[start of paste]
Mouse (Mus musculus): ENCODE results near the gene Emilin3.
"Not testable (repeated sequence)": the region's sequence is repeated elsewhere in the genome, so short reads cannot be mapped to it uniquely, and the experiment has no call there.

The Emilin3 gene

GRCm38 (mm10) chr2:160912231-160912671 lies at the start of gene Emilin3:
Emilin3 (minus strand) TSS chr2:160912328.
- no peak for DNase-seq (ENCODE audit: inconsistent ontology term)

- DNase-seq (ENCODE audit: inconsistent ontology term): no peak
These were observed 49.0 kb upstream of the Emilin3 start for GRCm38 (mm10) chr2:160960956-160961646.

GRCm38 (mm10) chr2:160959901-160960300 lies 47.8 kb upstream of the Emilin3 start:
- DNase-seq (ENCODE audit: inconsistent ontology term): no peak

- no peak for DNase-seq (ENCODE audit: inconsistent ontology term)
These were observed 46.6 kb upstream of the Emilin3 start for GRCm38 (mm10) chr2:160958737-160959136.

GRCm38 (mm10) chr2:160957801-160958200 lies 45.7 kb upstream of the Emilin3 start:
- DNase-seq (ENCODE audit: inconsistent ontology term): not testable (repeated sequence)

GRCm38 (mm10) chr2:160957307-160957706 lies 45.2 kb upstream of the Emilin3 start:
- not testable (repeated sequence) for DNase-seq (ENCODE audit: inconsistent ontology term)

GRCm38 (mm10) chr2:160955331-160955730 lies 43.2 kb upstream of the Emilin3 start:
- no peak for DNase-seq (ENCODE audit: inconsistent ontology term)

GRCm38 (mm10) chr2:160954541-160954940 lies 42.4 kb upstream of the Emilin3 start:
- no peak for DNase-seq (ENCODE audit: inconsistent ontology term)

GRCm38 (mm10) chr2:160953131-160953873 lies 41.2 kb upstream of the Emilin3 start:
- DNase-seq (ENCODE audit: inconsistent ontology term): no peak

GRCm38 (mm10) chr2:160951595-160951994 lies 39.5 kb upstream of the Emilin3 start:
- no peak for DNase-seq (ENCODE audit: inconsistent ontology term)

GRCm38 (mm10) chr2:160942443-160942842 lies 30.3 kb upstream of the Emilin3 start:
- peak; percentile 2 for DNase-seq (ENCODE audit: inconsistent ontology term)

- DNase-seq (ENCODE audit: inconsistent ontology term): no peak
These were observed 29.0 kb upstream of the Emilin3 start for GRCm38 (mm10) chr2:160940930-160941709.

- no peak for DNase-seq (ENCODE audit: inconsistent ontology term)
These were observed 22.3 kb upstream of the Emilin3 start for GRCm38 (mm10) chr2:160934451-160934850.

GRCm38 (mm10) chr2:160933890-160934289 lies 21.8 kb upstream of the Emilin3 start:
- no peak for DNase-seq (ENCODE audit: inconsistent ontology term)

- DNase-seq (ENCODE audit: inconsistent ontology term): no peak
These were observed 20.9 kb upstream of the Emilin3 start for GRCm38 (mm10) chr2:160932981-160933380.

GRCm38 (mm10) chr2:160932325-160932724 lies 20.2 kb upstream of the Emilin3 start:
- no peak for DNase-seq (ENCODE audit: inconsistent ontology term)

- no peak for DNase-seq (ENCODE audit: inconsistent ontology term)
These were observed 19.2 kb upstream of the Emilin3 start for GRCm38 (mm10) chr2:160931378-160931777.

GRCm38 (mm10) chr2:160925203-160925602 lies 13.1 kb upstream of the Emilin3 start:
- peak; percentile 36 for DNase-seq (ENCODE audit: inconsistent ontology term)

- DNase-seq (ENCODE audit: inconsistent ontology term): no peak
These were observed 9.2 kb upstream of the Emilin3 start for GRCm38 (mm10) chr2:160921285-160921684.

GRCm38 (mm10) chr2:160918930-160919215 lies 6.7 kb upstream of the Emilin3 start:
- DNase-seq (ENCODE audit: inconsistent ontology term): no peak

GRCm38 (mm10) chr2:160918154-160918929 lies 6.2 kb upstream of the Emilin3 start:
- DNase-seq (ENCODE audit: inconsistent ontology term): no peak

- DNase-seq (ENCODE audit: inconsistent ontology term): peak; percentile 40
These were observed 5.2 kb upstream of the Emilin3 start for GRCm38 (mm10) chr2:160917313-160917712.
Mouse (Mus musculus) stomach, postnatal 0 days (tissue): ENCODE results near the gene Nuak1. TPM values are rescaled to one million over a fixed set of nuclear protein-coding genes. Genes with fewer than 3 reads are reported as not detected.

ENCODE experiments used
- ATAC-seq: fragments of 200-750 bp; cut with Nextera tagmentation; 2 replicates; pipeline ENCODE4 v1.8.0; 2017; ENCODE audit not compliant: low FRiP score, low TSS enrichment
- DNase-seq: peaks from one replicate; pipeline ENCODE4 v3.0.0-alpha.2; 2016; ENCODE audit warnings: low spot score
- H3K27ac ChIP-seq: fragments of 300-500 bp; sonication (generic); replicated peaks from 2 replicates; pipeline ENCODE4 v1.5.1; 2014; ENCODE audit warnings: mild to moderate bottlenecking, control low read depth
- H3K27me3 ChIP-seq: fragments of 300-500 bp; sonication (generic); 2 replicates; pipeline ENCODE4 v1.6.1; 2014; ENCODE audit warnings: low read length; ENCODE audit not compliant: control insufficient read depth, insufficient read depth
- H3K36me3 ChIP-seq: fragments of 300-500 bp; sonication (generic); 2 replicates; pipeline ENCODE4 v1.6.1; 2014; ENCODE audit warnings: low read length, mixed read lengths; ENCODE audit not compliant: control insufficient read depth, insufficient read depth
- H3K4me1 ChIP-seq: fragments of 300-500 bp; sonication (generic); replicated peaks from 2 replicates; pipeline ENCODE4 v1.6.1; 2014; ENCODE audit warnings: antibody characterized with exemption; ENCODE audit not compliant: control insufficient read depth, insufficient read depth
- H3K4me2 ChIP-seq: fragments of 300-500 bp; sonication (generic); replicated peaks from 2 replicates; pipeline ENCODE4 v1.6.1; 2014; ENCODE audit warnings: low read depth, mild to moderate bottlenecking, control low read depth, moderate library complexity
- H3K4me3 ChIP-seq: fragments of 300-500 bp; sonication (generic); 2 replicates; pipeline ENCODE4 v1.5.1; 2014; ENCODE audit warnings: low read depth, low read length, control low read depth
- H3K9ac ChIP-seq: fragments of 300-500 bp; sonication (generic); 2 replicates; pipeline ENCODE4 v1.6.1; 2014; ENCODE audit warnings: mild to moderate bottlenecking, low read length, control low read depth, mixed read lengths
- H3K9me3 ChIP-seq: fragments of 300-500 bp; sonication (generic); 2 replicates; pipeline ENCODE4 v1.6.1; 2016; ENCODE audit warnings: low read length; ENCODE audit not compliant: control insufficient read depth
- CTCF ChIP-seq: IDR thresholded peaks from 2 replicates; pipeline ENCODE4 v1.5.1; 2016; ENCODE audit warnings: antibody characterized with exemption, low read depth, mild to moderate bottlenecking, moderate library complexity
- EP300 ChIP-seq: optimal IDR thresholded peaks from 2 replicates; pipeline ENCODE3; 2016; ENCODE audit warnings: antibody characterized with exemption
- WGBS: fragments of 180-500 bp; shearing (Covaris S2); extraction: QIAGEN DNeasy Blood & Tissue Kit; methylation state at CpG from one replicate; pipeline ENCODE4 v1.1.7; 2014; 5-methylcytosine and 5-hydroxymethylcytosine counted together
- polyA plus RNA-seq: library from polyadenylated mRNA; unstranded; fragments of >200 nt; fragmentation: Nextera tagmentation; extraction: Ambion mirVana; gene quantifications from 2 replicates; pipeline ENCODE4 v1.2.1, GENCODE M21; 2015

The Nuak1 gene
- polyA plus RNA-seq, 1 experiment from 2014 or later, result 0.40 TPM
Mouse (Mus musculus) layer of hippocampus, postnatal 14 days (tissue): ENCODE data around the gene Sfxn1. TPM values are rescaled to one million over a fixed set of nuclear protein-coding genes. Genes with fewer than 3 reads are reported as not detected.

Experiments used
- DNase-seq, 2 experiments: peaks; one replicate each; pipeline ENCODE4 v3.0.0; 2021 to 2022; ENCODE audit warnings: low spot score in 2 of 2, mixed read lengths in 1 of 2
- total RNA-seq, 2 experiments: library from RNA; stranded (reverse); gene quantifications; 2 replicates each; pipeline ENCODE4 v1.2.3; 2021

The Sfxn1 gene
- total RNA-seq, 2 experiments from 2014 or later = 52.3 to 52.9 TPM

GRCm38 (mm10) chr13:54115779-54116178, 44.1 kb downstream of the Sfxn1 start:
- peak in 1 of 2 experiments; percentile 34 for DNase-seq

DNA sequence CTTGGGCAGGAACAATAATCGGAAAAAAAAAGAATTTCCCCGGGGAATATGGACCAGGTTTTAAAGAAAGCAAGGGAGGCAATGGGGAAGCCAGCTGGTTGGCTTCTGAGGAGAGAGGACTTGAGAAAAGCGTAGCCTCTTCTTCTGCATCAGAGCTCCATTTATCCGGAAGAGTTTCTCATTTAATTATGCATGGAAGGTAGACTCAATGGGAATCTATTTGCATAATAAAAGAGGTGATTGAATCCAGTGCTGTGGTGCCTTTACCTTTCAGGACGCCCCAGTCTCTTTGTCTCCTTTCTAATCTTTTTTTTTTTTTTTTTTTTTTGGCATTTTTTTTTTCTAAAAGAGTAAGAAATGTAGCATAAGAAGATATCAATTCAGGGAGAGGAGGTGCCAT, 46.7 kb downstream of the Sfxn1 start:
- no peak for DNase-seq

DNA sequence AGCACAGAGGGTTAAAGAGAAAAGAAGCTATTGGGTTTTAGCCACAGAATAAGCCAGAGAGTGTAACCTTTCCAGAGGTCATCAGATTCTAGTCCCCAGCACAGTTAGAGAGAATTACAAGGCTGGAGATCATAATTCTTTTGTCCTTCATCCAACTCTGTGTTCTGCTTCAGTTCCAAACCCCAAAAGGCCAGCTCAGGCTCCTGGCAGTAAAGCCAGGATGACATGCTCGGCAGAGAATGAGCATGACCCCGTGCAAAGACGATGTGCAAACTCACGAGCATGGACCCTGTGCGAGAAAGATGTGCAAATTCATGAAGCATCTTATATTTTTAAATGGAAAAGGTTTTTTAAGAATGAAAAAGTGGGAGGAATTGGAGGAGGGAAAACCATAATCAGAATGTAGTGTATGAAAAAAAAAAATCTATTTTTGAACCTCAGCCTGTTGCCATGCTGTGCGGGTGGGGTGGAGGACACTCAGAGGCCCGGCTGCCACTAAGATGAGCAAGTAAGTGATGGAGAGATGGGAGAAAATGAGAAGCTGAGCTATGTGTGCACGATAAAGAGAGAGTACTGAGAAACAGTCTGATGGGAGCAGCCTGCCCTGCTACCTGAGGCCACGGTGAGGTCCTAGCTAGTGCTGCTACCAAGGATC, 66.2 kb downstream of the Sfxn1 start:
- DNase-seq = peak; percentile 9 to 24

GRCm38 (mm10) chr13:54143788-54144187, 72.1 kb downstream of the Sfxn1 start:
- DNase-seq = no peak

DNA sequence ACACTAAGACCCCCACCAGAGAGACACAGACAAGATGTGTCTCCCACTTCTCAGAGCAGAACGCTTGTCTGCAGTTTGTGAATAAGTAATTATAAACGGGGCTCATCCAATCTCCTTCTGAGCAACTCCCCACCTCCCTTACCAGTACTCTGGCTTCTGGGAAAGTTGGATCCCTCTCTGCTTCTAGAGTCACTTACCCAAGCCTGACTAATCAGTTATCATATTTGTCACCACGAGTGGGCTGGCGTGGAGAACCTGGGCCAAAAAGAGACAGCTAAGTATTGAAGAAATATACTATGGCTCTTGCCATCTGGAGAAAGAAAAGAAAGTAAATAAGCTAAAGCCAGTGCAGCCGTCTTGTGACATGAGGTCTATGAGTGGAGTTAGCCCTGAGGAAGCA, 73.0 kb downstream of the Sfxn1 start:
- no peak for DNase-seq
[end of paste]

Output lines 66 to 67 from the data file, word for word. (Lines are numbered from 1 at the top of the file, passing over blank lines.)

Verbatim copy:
- polyA plus RNA-seq, 1 experiment from 2014 or later, result 0.40 TPM
Mouse (Mus musculus) layer of hippocampus, postnatal 14 days (tissue): ENCODE data around the gene Sfxn1. TPM values are rescaled to one million over a fixed set of nuclear protein-coding genes. Genes with fewer than 3 reads are reported as not detected.